Paul Guyot got me in touch with a writer friend of his who also has M.S. This friend has been a lifeline at times simply by answering questions and being an inspiration. A person I have never met, yet I treasure all the same.
Shawn Reilly, my editor, was supportive from the get-go, working with me on that first post-diagnosis deadline because she believed in me even when I wasn’t so sure if *I* did.
Jacky Sach, my brand new agent at the time, let me know she was behind me every step of the way.
My friend, Joe, has understood the emotional side like no one else, making me feel as if someone truly gets the undercurrents that go along with something like this. He knows by the tone of an email or the sound of my voice if something is up. He doesn’t run at those times. He doesn’t cut me off. Instead, he asks if I’m okay and then listens to my answer. Because he wants to know.
And then there’s Jim. Someone very special, whom I’ve known virtually all my life, who simply appeared out of nowhere and tried to be there despite my crappy verbal communication skills, my self paralyzing neurosis, and all the millions of other things that, unfortunately, have resulted in my being far more trouble than I’m worth.
The list really doesn’t go much longer than that because I’ve kept it relatively quiet. Out of fear.
Fear of what-ifs.
What if a publishing house thinks I can’t keep writing. What if people shy away because they don’t know what to say. What if this… And what if that…
Then I stop. And I look around. And I realize I’ve accomplished a lot in the past sixteen months. I’ve found the courage to seek treatment and am part of a drug study that will hopefully make things easier for future generations. I not only wrote that first post-diagnosis book, I’ve also completed a romance (cross your fingers for me, everyone—I need this one to happen), written a few proposals, and started on a suspense novel that I’m totally psyched about. I’ve taken on not one, but three jobs. And I’m raising two girls. Alone.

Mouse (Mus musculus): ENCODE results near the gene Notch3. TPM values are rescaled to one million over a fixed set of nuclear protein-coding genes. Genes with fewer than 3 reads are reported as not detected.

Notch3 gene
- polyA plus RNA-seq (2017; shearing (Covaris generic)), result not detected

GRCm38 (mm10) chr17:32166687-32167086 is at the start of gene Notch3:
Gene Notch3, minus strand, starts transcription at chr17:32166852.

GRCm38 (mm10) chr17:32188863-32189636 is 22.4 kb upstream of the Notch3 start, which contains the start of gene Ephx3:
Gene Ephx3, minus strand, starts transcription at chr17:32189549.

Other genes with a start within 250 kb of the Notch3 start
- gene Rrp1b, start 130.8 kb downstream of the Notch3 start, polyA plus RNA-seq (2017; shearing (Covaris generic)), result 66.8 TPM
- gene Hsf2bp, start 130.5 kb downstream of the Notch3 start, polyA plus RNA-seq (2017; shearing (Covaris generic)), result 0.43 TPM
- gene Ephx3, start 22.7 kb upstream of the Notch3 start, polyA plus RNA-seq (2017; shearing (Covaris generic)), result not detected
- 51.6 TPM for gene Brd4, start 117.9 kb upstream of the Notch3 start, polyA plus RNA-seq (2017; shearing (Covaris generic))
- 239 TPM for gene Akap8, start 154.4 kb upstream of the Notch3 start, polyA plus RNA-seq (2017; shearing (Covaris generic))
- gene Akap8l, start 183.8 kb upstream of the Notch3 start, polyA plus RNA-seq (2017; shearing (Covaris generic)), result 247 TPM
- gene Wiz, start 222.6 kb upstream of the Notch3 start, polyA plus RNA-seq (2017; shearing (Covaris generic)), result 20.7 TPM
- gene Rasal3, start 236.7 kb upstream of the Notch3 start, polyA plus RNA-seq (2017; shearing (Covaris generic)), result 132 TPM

I’ve made some real strides despite some tough times. Strides that I can’t see sometimes because of the hills still to come. Yet Heather is there, all the time, pointing it out, helping me see how much I’ve accomplished so far…and never letting me think, for even a second, that she doubts my ability to move mountains in the future.
Today I need to believe her. I need to believe I’m going to kick this disease in the butt.
Because I am.
And my faithful blog readers know that if I give myself a goal I won’t stop until I make it.
I realize that sharing this can be a mistake for my career. Editors who don’t know me or my determination to succeed, may shy away from offering me a contract in the future for fear of the unknown.
But just as writing is a part of me, so too is the pull to make a difference. And if my story can give even one person courage to hang tough when the odds seem stacked…then the gamble I’m taking by sharing this will be more than worth it in the end.
Here’s to courage…
And to Heather—for understanding those times when courage escapes me, and staying right there beside me until I find it again.
**Happy Thanksgiving to all our GGKFMC readers!